I have a large C project which must be compiled with gcc. So I link the main executable with a file like this:

#include <HsFFI.h>

static void my_enter(void) __attribute__((constructor));
static void my_enter(void) {
  static char *argv[] = { "Pointer.exe", 0 };
  //static char *argv[] = { "Pointer.exe", "+RTS", "-N", "-p", "-s", "-h", "-i0.1", "-RTS", 0 };
  static char **argv_ = argv;
  static int argc = 1; // 8 for profiling
  hs_init(&argc, &argv_);
  //hs_init_with_rtsopts(&argc, &argv_);

static void my_exit(void) __attribute__((destructor));
static void my_exit(void) { hs_exit(); }

which works as expected - the GHC runtime system gets initialized and I'm able to use the FFI to call Haskell code from C.

I then attempt to enable profiling (mainly for stack traces with Debug.Trace) and code coverage (HPC) using the "+RTS", "-N", "-p", "-s", "-h", "-i0.1", "-RTS" flags on the line commented out above. However I get error messages about threading and profiling during initialization:

Pointer.exe: the flag -N requires the program to be built with -threaded
Pointer.exe: the flag -p requires the program to be built with -prof
Pointer.exe: Most RTS options are disabled. Use hs_init_with_rtsopts() to enable them.
Pointer.exe: newBoundTask: RTS is not initialised; call hs_init() first

I configured the cabal package with:


which has properly given me stack traces and code coverage when running executables compiled as part of the cabal project.

If I try to use hs_init_with_rtsopts as recommended by the error message, I get a SIGSEGV during the GHC rts initialization:

Using host libthread_db library "/usr/lib/libthread_db.so.1".

Program received signal SIGSEGV, Segmentation fault.
0x00007ffff6a2d0ca in strlen () from /usr/lib/libc.so.6
(gdb) bt
#0  0x00007ffff6a2d0ca in strlen () from /usr/lib/libc.so.6
#1  0x00007ffff798c5f6 in copyArg (
    arg=0x657372615062696c <error: Cannot access memory at address 0x657372615062696c>) at rts/RtsFlags.c:1684
#2  0x00007ffff798c679 in copyArgv (argc=8, argv=0x555555554cee) at rts/RtsFlags.c:1696
#3  0x00007ffff798dbe2 in setFullProgArgv (argc=<optimized out>, argv=<optimized out>) at rts/RtsFlags.c:1780
#4  0x00007ffff798e773 in hs_init_ghc (argc=0x555555756090 <argc>, argv=0x5555557560a0 <argv>, rts_config=...)
    at rts/RtsStartup.c:162
#5  0x00007ffff798e7cc in hs_init_with_rtsopts (argc=<optimized out>, argv=<optimized out>)
    at rts/RtsStartup.c:121
#6  0x0000555555554c7d in __libc_csu_init ()
#7  0x00007ffff69cc59f in __libc_start_main () from /usr/lib/libc.so.6
#8  0x0000555555554b29 in _start ()

So how can I enable runtime profiling from a program compiled with gcc?

  • Is the C code copy&pasted from your real program? In particular are you really sure you included both the & and _ around argv in hs_init_with_rtsopts(&argc, &argv_)? It looks incompatible with your gdb output. Commented Oct 29, 2015 at 15:24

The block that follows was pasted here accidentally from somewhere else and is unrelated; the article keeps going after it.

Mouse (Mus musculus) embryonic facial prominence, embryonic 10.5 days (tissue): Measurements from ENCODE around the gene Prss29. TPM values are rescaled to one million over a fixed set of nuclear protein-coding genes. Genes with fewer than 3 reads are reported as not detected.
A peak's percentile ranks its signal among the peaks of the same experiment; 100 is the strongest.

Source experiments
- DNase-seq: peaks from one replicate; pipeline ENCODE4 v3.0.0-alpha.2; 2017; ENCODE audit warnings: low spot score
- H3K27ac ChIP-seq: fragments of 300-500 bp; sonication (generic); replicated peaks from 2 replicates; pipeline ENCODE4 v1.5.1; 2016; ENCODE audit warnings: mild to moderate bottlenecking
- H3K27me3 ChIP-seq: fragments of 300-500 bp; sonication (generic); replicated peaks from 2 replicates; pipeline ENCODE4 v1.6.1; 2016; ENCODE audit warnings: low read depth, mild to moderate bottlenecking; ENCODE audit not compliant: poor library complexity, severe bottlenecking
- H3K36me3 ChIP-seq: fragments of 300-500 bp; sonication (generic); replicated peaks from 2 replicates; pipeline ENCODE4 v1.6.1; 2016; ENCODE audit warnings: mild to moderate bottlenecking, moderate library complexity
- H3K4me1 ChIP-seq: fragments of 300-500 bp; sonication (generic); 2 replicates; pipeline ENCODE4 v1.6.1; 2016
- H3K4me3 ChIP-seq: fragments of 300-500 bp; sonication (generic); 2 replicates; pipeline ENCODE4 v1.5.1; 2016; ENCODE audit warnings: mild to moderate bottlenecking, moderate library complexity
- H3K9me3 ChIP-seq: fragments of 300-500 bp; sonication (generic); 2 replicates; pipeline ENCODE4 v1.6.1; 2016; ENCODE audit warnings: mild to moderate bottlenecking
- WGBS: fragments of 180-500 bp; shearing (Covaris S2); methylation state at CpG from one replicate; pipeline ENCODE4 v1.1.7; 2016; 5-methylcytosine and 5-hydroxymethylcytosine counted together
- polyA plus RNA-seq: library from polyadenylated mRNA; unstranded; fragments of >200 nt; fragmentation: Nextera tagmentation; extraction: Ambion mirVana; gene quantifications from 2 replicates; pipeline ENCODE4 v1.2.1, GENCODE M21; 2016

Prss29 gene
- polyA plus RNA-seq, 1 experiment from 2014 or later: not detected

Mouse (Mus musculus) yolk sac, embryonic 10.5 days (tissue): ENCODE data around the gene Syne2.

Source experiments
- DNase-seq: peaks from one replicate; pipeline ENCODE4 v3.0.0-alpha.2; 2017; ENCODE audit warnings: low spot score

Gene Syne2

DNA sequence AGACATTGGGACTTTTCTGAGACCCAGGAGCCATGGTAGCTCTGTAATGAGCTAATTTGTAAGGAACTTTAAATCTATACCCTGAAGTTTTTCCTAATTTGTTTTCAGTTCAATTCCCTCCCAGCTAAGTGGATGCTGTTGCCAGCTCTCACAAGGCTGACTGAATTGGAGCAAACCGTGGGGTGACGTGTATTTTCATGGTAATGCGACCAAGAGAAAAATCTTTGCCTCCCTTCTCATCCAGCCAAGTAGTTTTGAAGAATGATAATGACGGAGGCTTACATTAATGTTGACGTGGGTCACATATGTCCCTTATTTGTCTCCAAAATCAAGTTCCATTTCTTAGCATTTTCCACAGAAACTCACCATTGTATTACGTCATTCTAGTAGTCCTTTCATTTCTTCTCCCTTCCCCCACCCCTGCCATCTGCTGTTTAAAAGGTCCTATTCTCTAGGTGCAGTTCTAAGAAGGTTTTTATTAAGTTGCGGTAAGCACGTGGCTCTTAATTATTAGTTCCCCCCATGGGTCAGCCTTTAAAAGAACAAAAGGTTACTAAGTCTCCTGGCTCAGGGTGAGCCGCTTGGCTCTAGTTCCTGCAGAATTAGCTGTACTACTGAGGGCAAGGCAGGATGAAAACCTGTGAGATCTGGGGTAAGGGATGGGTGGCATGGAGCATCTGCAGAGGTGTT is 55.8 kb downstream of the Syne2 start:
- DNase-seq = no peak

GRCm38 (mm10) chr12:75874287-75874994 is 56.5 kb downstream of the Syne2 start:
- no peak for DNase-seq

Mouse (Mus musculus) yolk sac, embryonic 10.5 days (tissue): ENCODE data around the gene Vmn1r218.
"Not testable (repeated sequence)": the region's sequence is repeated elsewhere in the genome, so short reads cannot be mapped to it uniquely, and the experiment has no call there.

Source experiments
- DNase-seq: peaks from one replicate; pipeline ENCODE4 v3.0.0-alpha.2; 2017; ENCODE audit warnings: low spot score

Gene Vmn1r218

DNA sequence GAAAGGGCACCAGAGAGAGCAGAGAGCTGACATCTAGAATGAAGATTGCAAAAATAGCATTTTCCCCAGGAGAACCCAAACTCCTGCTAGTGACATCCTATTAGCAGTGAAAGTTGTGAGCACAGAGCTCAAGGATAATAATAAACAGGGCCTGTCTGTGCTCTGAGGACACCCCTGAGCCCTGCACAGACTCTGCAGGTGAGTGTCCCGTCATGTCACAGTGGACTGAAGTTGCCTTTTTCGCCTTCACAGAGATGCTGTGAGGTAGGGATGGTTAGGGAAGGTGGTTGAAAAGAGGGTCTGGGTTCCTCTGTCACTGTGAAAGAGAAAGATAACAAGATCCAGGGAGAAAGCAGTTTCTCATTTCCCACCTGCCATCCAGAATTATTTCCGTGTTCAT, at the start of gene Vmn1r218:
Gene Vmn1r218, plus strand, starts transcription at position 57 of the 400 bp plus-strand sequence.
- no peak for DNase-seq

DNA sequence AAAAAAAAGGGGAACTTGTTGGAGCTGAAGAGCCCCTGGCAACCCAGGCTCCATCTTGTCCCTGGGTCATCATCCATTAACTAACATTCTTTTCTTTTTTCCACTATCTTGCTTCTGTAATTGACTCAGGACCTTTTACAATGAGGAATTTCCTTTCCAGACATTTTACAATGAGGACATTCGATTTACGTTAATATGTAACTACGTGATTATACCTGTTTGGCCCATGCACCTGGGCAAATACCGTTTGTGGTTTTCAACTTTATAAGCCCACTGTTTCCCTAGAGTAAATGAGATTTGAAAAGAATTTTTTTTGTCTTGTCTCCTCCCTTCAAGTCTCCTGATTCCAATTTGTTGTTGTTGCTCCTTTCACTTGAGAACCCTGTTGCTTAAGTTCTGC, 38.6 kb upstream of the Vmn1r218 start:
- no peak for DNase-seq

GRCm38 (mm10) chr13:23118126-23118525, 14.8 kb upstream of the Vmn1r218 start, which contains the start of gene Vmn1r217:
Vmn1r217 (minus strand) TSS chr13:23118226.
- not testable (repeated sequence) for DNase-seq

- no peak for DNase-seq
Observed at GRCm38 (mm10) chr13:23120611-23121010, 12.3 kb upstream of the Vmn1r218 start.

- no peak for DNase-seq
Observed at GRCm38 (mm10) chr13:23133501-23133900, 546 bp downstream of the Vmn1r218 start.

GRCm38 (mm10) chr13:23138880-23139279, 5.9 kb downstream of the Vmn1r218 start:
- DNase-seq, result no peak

• For threading and profiling, you will need to link against the threaded and profiled version of the RTS (HSrts_thr_p). Commented Oct 29, 2015 at 15:32
  • I was linking with -lHSrts-ghc7.10.2. I'll try using HSrts_thr_p now.
    – cronburg
    Commented Oct 29, 2015 at 15:36
  • You're right - I was missing the _ when the SIGSEGV happens.
    – cronburg
    Commented Oct 29, 2015 at 15:41

1 Answer 1


So the segfault was due to a typo which was not included in the question. Sneaky!

To enable threading and profiling and so on you must link your final program against the appropriate RTS flavor. This is one effect of GHC's -prof flag, and the only effect of its -threaded flag, and various other flags like -debug.

The RTS flavors are in different libraries with names of the form

libHSrts.a           libHSrts-ghc7.8.4.so        (vanilla)
libHSrts_debug.a     libHSrts_debug-ghc7.8.4.so  (debug)
libHSrts_thr.a       libHSrts_thr-ghc7.8.4.so    (threaded)
libHSrts_p.a         -                           (profiling)
libHSrts_thr_p.a     -                           (threaded+profiling)
libHSrts_l.a         libHSrts_l-ghc7.8.4.so      (eventlog)

On the left are static libraries; on the right are dynamic libraries, whose library names include the GHC version to make it easier for the runtime dynamic loader to find the correct version if you have multiple versions of GHC installed. You can see the full list for your GHC installation under "RTS ways" in ghc --info.

There are no dynamic profiling libraries installed by default but I think there is no fundamental problem with having them and you can configure the GHC build system to build them. (They are not especially useful now because ghci does not support profiling, though that is hopefully changing very soon.)

  • Yep - I need to build ghc myself now to get the right .so file, but using one of the threaded versions got rid of the threading message so it should work once I get the chance to compile ghc.
    – cronburg
    Commented Oct 29, 2015 at 17:13

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